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Then & now: grave consequences

With barely enough space for the living, Hong Kong has come to terms with cremation as a means of accommodating the dead, writes Jason Wordie


Now the most popular means of disposal of Hong Kong's dead, cremation has become so prevalent that it can take weeks after a death to even obtain a crematorium slot.

Cremation had become accepted in the West by the late 19th century. Advances in microbiology had established connections between ground-water contamination - whether from contact with raw sewage or infected corpses - and intermittent epidemics.

Matilda Sharp, the wife of prominent local businessman Granville Sharp, was the first European woman to be cremated in Hong Kong. In the course of her final illness, in 1893, she reiterated her wish to be incinerated after her death, and was subsequently cremated on a Pok Fu Lam hillside. Sharp's pyre could be clearly seen from the coastline, and a number of launches bearing mourners came to watch the proceedings. Until then, cremation had been a practice followed in Hong Kong only by locally domiciled Indians, who clothed their dead in a winding-cloth. By the time the firewood had burned down, the body was mostly consumed.

In Sharp's case, however, a European-style coffin was used, with mixed and rather macabre results. Newspaper reports describe how her pyre was constructed, with stacks of kerosene-impregnated firewood and several tar-barrels to assist the flames. After some time, "the lid and sides [of the coffin] fell away. The form of the body then became visible, with the flames playing about it, and combustion seemed to proceed slowly. Additional fuel was from time to time thrown onto the fire …"

The next day, Sharp's ashes were collected and later buried in a conventional grave at the Colonial Cemetery in Happy Valley, which is still in a good state of repair. Her husband was also cremated after his death, in England, in 1899, and, several months later, his ashes were buried with those of his wife.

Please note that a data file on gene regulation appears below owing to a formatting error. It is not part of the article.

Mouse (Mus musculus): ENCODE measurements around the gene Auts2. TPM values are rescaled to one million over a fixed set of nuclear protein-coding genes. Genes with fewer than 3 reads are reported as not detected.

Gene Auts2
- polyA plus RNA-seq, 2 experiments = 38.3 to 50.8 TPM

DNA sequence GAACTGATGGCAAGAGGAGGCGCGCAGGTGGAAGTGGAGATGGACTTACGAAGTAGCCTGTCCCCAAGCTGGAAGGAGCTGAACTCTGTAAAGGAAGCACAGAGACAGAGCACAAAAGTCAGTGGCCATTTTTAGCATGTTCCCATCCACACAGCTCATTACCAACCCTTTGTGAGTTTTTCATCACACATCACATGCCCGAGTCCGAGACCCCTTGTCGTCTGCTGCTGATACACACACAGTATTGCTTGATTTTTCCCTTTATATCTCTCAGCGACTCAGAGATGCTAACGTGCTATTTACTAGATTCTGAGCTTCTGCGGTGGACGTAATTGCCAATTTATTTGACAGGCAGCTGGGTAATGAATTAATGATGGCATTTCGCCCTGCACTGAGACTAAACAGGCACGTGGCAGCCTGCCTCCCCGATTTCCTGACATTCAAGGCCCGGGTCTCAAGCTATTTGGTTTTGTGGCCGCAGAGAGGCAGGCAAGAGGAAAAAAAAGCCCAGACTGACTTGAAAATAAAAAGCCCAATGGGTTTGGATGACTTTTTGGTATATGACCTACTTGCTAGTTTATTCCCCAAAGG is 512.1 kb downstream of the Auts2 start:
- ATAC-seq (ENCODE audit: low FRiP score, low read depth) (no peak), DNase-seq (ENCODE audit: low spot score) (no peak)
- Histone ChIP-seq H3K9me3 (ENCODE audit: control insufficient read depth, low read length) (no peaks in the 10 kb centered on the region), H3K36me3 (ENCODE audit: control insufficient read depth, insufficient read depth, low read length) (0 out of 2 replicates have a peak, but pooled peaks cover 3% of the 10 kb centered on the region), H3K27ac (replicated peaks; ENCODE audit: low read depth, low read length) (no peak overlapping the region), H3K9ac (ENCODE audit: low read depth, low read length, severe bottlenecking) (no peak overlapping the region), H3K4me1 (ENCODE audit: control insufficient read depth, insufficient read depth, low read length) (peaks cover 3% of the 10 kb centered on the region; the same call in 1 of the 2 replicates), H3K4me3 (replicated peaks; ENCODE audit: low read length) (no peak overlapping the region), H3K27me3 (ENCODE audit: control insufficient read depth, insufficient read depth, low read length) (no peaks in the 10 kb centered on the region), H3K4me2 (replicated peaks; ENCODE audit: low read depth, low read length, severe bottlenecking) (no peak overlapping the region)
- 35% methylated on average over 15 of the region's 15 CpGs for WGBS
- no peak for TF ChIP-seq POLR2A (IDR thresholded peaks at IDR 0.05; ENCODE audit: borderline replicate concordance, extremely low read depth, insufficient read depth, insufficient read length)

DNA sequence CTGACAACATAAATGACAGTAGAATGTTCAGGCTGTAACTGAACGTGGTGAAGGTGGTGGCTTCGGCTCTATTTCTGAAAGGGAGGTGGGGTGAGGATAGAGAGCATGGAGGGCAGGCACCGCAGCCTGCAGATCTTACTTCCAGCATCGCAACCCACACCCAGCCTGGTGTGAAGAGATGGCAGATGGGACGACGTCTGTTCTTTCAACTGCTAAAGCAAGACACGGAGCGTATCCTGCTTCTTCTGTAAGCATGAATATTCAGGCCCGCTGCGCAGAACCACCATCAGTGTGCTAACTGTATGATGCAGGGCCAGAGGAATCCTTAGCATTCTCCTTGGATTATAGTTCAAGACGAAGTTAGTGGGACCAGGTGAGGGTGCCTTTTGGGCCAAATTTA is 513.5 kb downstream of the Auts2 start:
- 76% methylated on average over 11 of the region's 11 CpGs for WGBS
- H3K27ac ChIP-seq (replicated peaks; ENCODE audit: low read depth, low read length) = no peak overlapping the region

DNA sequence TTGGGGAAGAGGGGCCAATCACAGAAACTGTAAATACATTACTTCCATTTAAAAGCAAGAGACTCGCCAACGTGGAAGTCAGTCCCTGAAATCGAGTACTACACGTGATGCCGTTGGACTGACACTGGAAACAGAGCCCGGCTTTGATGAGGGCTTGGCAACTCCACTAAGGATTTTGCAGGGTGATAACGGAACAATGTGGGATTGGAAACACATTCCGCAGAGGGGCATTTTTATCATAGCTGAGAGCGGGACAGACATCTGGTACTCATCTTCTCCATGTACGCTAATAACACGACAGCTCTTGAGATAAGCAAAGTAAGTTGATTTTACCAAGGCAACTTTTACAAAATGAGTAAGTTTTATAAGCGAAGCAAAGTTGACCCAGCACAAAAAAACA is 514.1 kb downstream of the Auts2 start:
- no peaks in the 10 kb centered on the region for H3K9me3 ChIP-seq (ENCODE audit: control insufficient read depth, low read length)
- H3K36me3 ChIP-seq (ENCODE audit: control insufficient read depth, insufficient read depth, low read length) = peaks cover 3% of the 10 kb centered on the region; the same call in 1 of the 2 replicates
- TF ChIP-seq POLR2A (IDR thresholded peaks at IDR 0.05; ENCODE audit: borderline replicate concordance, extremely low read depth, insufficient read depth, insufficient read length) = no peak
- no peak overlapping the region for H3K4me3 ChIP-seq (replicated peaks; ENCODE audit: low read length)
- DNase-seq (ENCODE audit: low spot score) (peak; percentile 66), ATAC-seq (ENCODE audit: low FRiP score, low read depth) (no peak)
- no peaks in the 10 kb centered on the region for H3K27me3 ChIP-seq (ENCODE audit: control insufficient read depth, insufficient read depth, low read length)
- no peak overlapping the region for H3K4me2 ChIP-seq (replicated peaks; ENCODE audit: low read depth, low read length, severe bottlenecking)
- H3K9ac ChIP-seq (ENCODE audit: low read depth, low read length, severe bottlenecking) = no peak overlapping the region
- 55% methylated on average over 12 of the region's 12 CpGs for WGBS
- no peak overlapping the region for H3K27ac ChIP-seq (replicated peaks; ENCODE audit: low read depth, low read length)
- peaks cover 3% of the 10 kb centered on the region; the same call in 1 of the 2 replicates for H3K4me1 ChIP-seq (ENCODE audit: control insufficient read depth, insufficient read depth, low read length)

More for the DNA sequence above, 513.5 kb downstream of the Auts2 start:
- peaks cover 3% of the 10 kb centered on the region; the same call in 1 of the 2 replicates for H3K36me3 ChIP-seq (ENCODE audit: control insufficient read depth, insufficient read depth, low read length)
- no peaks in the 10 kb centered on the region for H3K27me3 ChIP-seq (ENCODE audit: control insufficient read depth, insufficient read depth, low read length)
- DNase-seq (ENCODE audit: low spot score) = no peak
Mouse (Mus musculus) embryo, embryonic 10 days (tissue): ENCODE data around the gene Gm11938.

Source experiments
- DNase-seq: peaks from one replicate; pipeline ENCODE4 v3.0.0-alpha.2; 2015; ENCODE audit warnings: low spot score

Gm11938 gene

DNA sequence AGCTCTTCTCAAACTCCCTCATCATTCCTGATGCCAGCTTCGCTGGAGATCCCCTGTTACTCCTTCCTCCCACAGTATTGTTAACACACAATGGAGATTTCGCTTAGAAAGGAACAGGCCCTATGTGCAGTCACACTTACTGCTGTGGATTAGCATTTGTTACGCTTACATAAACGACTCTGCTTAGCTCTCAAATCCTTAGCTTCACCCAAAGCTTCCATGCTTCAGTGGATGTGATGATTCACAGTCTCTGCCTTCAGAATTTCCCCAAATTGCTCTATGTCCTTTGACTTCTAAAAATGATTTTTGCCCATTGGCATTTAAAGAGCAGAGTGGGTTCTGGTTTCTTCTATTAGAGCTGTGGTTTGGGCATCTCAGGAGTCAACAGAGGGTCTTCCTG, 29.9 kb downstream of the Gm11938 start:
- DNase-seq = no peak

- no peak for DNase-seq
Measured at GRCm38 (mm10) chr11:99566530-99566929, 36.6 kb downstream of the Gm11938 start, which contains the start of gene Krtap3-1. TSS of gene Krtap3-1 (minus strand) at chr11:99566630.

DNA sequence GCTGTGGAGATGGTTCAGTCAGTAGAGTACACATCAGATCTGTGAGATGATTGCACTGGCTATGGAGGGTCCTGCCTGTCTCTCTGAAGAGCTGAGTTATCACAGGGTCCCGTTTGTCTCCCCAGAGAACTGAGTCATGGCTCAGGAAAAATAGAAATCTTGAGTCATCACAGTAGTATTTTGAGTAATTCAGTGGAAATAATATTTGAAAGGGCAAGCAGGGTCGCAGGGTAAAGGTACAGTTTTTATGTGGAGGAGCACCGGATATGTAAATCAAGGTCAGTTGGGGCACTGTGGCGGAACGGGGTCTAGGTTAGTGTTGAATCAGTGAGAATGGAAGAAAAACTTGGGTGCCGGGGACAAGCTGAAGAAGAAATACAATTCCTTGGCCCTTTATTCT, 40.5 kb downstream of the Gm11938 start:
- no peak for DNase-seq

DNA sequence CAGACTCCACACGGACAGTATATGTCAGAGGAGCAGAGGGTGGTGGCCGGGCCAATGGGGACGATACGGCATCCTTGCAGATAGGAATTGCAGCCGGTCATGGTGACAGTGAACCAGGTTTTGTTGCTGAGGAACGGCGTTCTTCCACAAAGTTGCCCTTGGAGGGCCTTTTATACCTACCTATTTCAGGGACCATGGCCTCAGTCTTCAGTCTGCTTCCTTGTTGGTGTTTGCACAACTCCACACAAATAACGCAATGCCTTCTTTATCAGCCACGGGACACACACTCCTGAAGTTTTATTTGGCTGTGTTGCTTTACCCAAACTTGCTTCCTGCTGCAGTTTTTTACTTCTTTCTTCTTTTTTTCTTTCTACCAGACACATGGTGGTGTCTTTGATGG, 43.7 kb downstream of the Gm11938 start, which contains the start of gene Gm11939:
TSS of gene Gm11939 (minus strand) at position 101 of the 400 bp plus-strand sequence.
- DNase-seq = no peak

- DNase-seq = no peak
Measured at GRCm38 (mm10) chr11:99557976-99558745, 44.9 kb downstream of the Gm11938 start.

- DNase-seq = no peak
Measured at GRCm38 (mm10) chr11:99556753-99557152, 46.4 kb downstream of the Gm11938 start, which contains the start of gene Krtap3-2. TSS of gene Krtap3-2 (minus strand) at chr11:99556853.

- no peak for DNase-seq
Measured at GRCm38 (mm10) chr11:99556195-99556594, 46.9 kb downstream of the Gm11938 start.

Gradually the concept of cremation became popular, though traditional Chinese beliefs about maintaining a corpse intact took decades to dissipate. Construction of a public crematorium was recommended in 1899, but it took until 1914 for a Cremation Ordinance to be enacted. The first public crematorium in Hong Kong, at Kai Lung Wan (on the western side of the island), opened in 1933.

Older cultural habits died hard. For centuries, the Roman Catholic Church prohibited cremation; the practice was seen as an open denial of Christian resurrection myths, as the body would be completely obliterated. Cremation was only permitted after 1963, when, in the wake of the Second Vatican Council, the church finally began to enter the modern world. From 1966, priests were allowed to officiate at funeral services that ended in a cremation. Nevertheless, the Roman Catholic Church still officially prefers the traditional burial of human remains. In direct consequence, Hong Kong has sizeable, heavily overcrowded Catholic cemeteries, with several people sometimes buried in the same family plot.

As with most other aspects of modern life, cost, space and convenience became the principal deciding factors for most people. Columbarium niches are easier and cheaper to obtain - for the most part - than conventional burial plots. Six public crematoriums are now operated by the Food and Environmental Hygiene Department, which also manages public cemeteries.




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Then & now: grave consequences

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